Book Image

C++ High Performance - Second Edition

By : Björn Andrist, Viktor Sehr
5 (2)
Book Image

C++ High Performance - Second Edition

5 (2)
By: Björn Andrist, Viktor Sehr

Overview of this book

C++ High Performance, Second Edition guides you through optimizing the performance of your C++ apps. This allows them to run faster and consume fewer resources on the device they're running on without compromising the readability of your codebase. The book begins by introducing the C++ language and some of its modern concepts in brief. Once you are familiar with the fundamentals, you will be ready to measure, identify, and eradicate bottlenecks in your C++ codebase. By following this process, you will gradually improve your style of writing code. The book then explores data structure optimization, memory management, and how it can be used efficiently concerning CPU caches. After laying the foundation, the book trains you to leverage algorithms, ranges, and containers from the standard library to achieve faster execution, write readable code, and use customized iterators. It provides hands-on examples of C++ metaprogramming, coroutines, reflection to reduce boilerplate code, proxy objects to perform optimizations under the hood, concurrent programming, and lock-free data structures. The book concludes with an overview of parallel algorithms. By the end of this book, you will have the ability to use every tool as needed to boost the efficiency of your C++ projects.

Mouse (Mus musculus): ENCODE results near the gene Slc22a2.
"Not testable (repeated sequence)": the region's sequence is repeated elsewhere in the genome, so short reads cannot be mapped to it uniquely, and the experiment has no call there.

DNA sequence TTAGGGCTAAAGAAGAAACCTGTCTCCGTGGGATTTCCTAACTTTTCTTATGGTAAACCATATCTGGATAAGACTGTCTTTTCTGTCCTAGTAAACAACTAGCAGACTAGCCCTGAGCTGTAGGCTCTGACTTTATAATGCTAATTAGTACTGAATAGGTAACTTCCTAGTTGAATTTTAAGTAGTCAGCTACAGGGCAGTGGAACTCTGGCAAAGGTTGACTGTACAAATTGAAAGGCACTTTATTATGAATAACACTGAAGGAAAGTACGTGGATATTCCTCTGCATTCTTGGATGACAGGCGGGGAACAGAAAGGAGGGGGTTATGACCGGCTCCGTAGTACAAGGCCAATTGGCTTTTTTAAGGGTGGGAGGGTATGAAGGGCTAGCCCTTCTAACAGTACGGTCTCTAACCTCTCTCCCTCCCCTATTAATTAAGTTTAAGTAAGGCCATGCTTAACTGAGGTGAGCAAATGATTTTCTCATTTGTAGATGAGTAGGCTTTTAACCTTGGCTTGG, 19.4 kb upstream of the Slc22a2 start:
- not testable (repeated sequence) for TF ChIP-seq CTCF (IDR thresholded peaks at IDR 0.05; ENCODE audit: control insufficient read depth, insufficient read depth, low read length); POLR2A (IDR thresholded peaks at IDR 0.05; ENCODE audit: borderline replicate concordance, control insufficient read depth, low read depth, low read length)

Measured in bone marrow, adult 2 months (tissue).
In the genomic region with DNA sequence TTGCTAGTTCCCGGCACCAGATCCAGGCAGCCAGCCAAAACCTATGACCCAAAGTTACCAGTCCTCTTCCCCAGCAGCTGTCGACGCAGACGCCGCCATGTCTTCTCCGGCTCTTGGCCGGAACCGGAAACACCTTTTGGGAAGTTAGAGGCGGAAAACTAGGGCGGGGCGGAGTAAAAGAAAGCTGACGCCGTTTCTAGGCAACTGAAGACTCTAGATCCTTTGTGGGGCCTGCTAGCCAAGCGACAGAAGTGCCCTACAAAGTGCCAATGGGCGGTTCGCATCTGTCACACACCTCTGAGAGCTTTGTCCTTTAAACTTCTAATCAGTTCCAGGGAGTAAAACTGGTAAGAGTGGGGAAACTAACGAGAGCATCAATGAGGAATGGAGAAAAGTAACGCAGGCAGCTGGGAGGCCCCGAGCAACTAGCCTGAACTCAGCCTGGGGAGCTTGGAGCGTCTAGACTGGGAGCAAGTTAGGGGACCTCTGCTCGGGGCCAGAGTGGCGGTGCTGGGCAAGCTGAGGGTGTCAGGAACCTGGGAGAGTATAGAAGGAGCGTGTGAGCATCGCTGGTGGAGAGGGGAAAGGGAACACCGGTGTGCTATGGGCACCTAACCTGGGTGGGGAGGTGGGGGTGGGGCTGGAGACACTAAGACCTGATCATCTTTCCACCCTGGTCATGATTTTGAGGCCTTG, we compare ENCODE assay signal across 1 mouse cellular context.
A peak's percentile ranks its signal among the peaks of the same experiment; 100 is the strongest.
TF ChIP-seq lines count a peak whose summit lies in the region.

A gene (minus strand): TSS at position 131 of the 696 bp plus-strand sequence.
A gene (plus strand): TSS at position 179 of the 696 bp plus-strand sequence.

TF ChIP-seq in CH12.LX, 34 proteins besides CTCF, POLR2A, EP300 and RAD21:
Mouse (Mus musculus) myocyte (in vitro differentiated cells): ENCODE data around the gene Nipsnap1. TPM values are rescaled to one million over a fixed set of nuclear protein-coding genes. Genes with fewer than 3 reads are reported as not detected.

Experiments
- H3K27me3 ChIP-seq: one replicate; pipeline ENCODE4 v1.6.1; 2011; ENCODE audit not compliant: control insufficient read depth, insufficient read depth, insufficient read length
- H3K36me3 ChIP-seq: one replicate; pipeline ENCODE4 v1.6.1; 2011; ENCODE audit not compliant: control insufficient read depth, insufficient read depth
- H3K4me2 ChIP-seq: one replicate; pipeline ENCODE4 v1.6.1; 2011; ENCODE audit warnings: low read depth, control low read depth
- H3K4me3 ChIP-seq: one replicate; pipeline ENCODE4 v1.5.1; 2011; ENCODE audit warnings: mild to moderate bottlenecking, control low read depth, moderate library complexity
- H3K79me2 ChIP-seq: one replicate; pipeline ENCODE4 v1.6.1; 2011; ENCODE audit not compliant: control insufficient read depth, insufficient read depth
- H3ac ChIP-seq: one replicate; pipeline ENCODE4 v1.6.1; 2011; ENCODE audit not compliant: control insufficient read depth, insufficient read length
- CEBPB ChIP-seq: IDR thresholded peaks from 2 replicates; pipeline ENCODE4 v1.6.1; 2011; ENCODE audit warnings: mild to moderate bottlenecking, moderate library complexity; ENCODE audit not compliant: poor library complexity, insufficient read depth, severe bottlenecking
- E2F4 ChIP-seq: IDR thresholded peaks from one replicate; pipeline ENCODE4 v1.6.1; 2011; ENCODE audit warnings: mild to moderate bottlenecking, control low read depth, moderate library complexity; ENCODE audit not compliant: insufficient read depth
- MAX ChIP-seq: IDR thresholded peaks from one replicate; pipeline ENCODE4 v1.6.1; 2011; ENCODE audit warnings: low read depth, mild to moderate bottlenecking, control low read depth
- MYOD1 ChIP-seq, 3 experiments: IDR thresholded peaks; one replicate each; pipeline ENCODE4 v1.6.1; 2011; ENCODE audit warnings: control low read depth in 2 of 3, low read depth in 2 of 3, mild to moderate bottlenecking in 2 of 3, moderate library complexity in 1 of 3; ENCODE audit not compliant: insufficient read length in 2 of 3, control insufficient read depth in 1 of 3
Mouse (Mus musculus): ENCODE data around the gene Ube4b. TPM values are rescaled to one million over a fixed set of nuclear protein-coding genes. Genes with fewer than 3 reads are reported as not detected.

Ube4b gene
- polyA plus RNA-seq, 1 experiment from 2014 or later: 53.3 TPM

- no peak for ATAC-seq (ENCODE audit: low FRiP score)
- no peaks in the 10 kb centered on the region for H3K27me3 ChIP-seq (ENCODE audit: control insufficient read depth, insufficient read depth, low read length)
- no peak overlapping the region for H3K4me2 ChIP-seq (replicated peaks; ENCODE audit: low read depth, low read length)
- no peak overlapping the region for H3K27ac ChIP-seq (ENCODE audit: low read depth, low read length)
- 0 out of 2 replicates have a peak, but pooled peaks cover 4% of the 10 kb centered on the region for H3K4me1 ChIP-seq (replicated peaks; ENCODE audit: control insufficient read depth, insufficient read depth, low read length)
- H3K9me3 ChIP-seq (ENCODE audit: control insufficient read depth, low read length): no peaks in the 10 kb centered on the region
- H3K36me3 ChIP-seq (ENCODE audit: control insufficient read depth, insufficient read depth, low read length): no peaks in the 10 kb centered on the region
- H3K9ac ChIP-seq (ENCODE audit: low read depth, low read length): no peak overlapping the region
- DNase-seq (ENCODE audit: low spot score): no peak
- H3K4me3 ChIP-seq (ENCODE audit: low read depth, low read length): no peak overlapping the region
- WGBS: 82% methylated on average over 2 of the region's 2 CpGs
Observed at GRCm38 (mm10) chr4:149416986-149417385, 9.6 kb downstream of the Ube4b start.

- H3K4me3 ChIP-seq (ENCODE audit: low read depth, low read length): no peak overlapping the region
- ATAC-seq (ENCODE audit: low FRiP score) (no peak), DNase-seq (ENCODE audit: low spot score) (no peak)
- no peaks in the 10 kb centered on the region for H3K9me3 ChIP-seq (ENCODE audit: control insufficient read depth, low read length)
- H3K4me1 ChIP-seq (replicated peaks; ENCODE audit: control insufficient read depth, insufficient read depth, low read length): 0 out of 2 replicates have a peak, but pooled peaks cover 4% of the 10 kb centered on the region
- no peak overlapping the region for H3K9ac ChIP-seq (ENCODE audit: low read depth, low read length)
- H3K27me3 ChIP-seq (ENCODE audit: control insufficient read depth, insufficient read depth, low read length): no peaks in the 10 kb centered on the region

Table of Contents (17 chapters)
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Features of the standard algorithms

To get a better understanding of the standard algorithms, it's good to know a bit about the features and common patterns used by all algorithms in the <algorithm> header. As already stated, the algorithms under the std and std::ranges namespaces have a lot in common. We will start here with the general principles that are true for both the std algorithms and the constrained algorithms under std::range. Then, in the next section, we will move on to discuss the features that are specific to the constrained algorithms found under std::ranges.

Algorithms do not change the size of the container

Functions from <algorithm> can only modify the elements in a specified range; elements are never added or deleted from the underlying container. Therefore, these functions never alter the size of the container that they operate on.

For example, std::remove() or std::unique() do not actually remove elements from a container (despite...